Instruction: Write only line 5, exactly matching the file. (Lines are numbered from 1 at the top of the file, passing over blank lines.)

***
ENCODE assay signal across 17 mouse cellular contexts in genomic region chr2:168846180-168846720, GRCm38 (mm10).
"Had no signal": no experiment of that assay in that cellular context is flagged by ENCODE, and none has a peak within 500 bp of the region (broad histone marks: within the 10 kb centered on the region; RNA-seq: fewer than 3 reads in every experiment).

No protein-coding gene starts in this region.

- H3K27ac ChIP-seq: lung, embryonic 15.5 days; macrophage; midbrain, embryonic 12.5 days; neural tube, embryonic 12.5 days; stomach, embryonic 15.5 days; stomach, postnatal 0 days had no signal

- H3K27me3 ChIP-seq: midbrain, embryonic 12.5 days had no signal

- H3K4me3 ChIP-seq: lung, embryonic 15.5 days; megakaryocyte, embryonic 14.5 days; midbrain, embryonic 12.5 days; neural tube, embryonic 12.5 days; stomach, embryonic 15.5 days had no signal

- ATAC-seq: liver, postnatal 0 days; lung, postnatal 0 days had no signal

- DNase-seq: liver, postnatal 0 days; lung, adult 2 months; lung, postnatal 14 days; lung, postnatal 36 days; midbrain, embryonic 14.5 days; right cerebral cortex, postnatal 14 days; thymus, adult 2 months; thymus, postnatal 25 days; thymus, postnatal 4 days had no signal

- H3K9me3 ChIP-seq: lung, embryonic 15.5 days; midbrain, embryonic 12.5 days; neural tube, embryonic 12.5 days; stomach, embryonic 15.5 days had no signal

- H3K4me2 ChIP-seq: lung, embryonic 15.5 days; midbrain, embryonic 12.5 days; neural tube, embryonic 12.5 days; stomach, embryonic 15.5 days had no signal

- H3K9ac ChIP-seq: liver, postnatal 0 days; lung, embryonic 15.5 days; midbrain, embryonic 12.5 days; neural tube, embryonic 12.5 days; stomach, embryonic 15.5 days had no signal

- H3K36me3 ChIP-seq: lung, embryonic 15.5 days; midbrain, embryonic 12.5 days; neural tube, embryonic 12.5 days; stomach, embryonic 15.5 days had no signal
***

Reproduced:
- H3K27me3 ChIP-seq: midbrain, embryonic 12.5 days had no signal